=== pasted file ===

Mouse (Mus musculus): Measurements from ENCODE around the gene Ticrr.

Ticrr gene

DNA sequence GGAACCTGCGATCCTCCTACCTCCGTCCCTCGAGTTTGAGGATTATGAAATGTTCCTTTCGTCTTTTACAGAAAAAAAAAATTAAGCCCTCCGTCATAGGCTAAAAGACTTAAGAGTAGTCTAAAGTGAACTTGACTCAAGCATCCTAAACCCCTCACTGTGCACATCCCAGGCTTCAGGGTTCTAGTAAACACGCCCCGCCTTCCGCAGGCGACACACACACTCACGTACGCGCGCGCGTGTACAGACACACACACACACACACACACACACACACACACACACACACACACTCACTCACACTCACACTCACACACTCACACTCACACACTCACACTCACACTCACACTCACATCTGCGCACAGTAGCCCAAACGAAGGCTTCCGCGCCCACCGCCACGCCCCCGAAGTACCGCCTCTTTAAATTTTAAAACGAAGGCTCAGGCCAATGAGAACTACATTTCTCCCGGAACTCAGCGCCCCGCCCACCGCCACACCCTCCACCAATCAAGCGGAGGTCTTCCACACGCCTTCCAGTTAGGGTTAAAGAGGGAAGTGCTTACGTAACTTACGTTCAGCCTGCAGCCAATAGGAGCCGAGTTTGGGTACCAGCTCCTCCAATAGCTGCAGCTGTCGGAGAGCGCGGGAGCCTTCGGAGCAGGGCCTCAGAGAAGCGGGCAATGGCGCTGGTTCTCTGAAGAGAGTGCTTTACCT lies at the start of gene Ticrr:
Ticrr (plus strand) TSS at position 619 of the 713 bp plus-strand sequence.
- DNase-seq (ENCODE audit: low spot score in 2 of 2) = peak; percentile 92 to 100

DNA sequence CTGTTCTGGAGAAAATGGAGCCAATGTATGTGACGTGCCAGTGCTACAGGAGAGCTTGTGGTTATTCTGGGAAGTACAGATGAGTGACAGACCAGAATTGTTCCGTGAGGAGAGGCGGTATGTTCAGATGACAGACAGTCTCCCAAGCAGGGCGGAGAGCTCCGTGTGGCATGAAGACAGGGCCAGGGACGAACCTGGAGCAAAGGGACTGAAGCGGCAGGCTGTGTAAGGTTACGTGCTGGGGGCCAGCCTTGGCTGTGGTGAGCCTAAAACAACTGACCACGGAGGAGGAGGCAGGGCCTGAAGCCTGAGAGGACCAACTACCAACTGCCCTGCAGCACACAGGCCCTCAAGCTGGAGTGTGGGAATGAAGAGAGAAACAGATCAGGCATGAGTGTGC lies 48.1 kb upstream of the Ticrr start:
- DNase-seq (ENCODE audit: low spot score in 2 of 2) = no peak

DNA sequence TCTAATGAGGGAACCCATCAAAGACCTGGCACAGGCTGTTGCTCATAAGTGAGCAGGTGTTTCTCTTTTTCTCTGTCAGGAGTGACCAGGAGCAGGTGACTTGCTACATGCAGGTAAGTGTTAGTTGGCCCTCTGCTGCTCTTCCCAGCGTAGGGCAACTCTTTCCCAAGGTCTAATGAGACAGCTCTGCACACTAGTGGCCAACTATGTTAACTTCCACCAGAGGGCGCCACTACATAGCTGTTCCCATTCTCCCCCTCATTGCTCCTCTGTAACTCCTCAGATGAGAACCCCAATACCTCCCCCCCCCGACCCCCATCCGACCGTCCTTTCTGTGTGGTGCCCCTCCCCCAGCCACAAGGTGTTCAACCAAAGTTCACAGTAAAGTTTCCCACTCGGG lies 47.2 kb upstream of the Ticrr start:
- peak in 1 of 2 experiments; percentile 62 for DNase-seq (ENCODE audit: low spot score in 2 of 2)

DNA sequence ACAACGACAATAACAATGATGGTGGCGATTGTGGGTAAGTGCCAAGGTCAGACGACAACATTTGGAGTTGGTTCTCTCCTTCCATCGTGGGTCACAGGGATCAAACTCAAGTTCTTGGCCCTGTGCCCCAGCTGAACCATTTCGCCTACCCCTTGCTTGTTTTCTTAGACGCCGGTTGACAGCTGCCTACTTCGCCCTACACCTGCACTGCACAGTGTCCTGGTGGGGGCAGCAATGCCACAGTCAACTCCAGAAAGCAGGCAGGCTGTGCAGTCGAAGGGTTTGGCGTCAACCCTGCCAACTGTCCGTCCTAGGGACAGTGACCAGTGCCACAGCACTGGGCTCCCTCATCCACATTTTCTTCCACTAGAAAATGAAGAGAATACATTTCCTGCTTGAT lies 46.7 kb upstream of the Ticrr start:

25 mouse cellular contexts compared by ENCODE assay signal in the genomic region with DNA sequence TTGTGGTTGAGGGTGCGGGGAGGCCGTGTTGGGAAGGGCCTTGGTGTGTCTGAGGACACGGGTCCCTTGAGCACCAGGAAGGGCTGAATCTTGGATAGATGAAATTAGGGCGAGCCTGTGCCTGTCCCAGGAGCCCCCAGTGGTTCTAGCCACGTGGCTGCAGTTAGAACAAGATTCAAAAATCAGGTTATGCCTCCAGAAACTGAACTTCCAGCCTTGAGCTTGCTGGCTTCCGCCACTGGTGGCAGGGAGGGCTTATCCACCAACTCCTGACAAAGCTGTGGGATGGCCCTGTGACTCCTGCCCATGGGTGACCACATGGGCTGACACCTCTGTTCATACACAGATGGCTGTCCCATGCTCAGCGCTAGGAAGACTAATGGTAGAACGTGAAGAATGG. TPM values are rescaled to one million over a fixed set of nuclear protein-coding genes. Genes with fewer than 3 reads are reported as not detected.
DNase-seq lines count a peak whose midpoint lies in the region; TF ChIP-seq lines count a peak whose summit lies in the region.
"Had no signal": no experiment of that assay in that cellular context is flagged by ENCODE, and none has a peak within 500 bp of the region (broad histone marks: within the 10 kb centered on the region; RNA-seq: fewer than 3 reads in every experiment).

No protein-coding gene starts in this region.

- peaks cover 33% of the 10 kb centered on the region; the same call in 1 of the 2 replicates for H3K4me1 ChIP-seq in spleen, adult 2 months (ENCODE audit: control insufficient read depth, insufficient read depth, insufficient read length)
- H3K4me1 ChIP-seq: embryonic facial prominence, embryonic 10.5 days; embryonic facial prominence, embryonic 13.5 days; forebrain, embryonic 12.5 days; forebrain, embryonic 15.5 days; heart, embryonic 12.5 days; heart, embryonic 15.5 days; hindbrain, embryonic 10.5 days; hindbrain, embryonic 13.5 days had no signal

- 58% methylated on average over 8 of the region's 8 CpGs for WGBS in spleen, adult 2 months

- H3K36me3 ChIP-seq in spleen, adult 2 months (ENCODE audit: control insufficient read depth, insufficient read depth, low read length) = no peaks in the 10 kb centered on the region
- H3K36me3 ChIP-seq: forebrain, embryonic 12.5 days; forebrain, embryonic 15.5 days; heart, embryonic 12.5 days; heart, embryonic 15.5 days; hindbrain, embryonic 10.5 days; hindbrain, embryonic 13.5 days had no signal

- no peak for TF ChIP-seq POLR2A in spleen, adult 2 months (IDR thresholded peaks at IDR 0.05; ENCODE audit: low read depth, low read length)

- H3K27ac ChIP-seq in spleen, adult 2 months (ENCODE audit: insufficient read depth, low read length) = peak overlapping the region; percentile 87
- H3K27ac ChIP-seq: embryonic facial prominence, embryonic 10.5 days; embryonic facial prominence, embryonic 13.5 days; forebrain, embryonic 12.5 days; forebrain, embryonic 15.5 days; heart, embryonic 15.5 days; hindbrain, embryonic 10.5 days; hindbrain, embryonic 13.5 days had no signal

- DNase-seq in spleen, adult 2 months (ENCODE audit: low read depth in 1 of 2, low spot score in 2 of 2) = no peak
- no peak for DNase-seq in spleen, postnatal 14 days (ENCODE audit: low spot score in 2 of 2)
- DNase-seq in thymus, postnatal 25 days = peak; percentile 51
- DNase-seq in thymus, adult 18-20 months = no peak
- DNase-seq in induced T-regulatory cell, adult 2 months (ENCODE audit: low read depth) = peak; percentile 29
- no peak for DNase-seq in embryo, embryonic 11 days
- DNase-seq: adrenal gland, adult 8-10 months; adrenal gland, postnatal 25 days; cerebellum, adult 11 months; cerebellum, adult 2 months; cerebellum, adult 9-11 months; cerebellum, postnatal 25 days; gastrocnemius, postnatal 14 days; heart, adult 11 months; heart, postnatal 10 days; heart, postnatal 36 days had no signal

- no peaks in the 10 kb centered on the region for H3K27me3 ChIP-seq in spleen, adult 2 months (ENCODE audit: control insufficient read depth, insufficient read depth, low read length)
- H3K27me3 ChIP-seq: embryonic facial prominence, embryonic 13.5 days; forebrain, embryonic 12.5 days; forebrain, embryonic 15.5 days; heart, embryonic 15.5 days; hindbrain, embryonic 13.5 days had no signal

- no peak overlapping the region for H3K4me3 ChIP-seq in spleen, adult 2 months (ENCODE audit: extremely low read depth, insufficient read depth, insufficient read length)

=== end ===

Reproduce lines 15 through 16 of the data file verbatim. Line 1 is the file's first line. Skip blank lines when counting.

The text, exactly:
- peaks cover 33% of the 10 kb centered on the region; the same call in 1 of the 2 replicates for H3K4me1 ChIP-seq in spleen, adult 2 months (ENCODE audit: control insufficient read depth, insufficient read depth, insufficient read length)
- H3K4me1 ChIP-seq: embryonic facial prominence, embryonic 10.5 days; embryonic facial prominence, embryonic 13.5 days; forebrain, embryonic 12.5 days; forebrain, embryonic 15.5 days; heart, embryonic 12.5 days; heart, embryonic 15.5 days; hindbrain, embryonic 10.5 days; hindbrain, embryonic 13.5 days had no signal